Apple’s bland launch of a thinner Nano left the Mac faithful craving more. Now rumors are flying around the Net about a new device, with Apple retailers being asked to return their existing Apple TVs by Sept. 30 and mysterious placeholder SKUs showing up in Future Shop’s inventory system.
Apple dominates music and consumer mobility. The MacBook is selling in record numbers. But despite making consumer-friendly products for the whole family, Apple has failed in an increasingly important market that includes TV, movies, music and gaming, and will soon encompass videoconferencing, education and more: The living room.
If Apple wants to be the digital hearth, it will have to do better than AppleTV, and the impending announcement may launch just such a product. So what would the perfect Apple consumer device look like?
- TV tuner and set-top PVR to take on TiVo, with streaming and synchronization to Apple’s mobile devices, the way Slingbox does, handled through a more reliable MobileMe
- Controllers with accelerometers and a set-top App Store to rival what’s on the iPhone and iPod Touch
- Videoconferencing-capable features to connect a distributed family via iChat
- Computing features (mail, documents and so on) that make it a decent set-top computer terminal
- Broad support for emerging wireless standards, so it looks like a file server to other devices
- Better integration with stereo systems, tied into the whole family’s iTunes accounts, on par with Roku or the audiophile-friendly Squeezebox
- Good cosmetics so it can mount cleanly to a wall or behind a flatscreen
Why should Apple get serious about the living room?
1. Get iTunes into the home. Apple has the industry’s most successful entertainment delivery infrastructure, and Jobs has strong ties to the industry through Disney. But the company has failed to connect that infrastructure to consumers beyond iTunes and the iPhone. AppleTV is little more than an iTunes connector for televisions: Not enough TV to tackle Tivo, not enough mobile streaming to supplant Slingbox. Apple CEO Steve Jobs called it a “hobby.”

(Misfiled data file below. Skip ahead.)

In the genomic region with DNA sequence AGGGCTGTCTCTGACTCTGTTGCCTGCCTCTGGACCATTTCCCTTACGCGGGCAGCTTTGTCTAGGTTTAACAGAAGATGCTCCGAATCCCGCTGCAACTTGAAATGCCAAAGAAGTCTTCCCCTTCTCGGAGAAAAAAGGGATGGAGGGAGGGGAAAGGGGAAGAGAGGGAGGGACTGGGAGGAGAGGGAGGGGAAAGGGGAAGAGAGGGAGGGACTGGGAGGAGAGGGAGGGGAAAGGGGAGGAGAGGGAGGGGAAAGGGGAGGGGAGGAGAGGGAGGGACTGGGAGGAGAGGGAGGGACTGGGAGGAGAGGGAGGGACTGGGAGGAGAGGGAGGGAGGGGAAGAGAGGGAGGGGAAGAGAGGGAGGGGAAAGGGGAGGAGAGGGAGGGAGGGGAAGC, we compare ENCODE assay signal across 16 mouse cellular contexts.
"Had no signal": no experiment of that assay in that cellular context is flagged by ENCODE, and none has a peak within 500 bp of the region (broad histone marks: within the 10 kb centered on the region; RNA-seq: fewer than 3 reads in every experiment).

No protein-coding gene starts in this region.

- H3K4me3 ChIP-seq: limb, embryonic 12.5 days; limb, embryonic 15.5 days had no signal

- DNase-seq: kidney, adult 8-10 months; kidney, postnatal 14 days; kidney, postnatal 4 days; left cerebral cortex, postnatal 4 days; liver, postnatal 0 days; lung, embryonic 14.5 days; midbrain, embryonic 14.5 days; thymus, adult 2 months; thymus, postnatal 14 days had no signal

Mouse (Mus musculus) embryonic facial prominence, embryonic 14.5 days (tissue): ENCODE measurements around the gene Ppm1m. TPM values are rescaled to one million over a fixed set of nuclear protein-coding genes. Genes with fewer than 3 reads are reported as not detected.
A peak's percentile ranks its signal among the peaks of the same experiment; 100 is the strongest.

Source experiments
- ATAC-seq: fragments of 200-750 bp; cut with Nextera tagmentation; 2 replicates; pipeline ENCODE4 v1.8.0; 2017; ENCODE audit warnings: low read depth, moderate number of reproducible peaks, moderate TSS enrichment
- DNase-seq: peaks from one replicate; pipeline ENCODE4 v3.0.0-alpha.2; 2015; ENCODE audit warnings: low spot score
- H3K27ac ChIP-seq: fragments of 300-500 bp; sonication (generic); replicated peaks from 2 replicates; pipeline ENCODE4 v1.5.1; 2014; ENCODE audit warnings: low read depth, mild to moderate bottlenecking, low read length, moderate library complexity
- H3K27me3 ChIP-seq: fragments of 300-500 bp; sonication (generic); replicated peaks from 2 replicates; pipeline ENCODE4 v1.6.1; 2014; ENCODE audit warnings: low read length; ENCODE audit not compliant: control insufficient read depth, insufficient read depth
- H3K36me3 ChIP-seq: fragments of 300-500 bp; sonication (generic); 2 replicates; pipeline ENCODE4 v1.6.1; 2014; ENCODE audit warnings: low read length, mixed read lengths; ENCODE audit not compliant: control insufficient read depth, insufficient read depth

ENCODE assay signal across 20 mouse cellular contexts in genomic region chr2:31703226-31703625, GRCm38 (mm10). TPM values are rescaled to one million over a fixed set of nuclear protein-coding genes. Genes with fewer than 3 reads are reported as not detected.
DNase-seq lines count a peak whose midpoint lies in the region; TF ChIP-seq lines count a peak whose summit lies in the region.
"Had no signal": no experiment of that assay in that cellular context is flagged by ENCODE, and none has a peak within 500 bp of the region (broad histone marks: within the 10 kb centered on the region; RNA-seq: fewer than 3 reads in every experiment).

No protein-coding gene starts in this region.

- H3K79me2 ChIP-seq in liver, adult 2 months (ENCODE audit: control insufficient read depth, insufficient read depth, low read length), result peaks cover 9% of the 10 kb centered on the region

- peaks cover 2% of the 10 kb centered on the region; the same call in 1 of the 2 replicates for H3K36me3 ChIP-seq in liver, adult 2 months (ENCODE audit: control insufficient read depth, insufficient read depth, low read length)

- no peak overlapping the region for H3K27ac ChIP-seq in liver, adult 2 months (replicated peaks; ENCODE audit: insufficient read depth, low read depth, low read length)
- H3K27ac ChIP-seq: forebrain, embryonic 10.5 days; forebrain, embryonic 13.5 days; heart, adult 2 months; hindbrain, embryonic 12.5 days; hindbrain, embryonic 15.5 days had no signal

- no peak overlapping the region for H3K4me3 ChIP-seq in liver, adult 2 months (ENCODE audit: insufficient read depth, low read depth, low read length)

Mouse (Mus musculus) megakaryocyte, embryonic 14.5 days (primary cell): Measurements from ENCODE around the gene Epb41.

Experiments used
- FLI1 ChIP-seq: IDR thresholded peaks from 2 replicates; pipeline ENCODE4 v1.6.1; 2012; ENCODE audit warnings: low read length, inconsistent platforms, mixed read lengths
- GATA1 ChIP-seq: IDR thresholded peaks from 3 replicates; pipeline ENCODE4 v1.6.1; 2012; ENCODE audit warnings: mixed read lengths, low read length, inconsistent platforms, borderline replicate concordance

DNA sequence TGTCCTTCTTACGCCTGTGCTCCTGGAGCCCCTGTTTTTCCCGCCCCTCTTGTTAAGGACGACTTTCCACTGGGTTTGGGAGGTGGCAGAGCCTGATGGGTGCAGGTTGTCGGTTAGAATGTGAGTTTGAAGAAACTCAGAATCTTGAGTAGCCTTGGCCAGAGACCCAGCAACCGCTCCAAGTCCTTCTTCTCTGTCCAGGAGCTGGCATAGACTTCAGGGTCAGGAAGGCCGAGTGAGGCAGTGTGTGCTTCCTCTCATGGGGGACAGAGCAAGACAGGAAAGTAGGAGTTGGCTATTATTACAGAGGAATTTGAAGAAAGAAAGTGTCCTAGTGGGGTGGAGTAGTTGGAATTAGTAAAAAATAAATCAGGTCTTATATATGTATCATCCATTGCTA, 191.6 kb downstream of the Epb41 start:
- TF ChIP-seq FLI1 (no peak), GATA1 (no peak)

2. Push back at the consoles. Gaming has given Microsoft, Nintendo and Sony a shelf slot next to the TV. Nintendo’s Wii has especially broad appeal and is encroaching on learning and teaching with almost Apple-like individuality. But with the exception of casual iPhone games and some Mac software, Apple is shut out of the lucrative gaming industry.
3. Casual gaming. The success of Apple’s App Store (with 100 million downloads in the first 60 days) has given Apple a glimpse of how lucrative gaming can be. Casual gaming, which the industry estimates is a $2.25 billion industry, has a much broader market appeal than hardcore gaming — think boomers and kids weaned on Webkins. With an Intel-based chipset and plenty of casual games, the company could make iPhone games run on a set-top box and ink a deal with Disney to target the younger set.
Apple’s strong notebook and phone sales mean the company has a chance at mainstream households. If it’s going to win that war, it needs to leverage its mobile and entertainment strengths and take the fight to the heart of the household with a strong set-top offering.